Data-driven “These are games companies that are all about optimization. They’re all about methodology. Zynga was the first. It’s all about fast iteration. It’s all about saying, ‘We don’t know what people are going to like, we have some guesses. We don’t know. But we’re going to improve that.’ These companies are based on deep data science, iteration and optimization. Taking nothing for granted and testing everything. They’re constantly optimizing, making the game better.”

“They know that if you increase the LTV, then you can spend more money on the CAC (customer acquisition cost). If you can spend more money on CAC, you bring in more customers. Bring more customers, you make more money, and you can improve the game even more, and so on. And that creates an advantage that is over time very difficult to compete against.”

Takeaways here: I’ve heard that Finnish developer Seriously, which was acquired by Playtika (Gigi’s portfolio company) in 2019, they are getting much leverage from Playtika’s data-driven culture. I would personally say, as I said in a previous EGD News, that Helsinki has lots of creative talent, but lacks in data talent.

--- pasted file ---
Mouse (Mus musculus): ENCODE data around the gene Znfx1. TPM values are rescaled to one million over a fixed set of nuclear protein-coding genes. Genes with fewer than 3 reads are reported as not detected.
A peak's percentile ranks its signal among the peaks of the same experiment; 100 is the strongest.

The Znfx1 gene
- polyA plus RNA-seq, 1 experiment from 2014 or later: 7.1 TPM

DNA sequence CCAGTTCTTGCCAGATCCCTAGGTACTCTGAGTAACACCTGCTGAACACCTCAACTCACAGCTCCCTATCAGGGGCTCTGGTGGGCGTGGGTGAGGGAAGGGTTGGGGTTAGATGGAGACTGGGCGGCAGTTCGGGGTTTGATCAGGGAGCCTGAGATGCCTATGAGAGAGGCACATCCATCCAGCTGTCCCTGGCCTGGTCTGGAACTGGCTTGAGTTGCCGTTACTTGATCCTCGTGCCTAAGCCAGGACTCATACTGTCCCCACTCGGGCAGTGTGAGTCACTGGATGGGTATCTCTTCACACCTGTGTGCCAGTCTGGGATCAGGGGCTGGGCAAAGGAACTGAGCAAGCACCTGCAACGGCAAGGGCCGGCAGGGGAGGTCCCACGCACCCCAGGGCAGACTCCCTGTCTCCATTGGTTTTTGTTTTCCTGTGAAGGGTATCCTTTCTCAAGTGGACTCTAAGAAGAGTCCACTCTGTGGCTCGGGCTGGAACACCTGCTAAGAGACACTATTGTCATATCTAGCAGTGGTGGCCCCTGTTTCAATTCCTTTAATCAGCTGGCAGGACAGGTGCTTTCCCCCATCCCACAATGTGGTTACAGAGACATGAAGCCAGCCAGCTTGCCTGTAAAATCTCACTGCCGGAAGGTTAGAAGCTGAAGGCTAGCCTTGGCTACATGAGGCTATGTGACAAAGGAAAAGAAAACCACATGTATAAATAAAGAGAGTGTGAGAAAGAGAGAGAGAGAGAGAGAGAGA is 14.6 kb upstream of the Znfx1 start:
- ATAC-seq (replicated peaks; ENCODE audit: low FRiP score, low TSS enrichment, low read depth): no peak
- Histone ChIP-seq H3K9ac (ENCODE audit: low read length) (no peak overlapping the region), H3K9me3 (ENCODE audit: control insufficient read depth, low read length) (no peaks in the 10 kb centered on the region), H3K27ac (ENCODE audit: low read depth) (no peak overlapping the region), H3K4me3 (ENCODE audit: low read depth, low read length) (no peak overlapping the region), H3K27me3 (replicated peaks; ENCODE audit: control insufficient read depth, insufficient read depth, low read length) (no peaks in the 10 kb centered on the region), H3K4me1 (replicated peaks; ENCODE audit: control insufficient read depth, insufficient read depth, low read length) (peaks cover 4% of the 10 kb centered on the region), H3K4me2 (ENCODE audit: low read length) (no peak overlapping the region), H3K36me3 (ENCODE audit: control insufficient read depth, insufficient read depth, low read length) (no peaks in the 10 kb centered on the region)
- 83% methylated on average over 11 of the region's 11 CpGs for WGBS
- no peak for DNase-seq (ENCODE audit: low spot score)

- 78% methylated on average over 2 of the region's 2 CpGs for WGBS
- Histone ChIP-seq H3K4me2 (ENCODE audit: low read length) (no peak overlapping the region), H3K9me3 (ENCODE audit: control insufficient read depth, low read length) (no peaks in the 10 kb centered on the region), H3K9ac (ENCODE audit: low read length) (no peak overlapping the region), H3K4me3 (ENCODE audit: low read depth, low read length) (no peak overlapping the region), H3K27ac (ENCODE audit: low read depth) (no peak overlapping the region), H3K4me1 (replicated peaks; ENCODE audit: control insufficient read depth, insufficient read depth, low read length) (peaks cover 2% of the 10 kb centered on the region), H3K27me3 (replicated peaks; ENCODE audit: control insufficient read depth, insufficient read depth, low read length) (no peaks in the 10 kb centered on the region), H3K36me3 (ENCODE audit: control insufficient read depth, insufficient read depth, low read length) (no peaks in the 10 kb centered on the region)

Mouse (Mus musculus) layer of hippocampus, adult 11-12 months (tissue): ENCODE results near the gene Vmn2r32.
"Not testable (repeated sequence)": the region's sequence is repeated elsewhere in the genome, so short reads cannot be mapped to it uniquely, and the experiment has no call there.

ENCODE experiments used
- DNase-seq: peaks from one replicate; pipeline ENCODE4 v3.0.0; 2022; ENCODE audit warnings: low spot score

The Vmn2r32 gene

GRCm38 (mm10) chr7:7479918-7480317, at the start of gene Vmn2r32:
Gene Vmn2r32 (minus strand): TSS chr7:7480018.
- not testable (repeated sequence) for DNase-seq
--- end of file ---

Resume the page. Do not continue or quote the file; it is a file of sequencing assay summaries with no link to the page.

How Gigi invests in gaming?

“Investing in these creative lead game companies is very difficult because I need to make the same bet that I would make on a movie. When games were packaged goods, they were like movies. In other words, when you invested in a game, you had to think, do I have the best director? Do I have the best art? Do I have the best storyteller, the best of everything. Because if I don’t, it’s not going to succeed. That made games the same kind of investment like movies, which is not very much a VC thing.”

“But when I see one of these data-driven games companies, that’s an easy one, because I can look at how good they are. I can see how they’ve optimized games before. We call all of them, Supercell, Zynga as games companies, but they are actually very different companies. For me, it’s easy to invest in data-driven ones. They have a process of continuous improvement, and improving CAC to LTV equation. I know that when you do it right, you can grow the company exponentially.”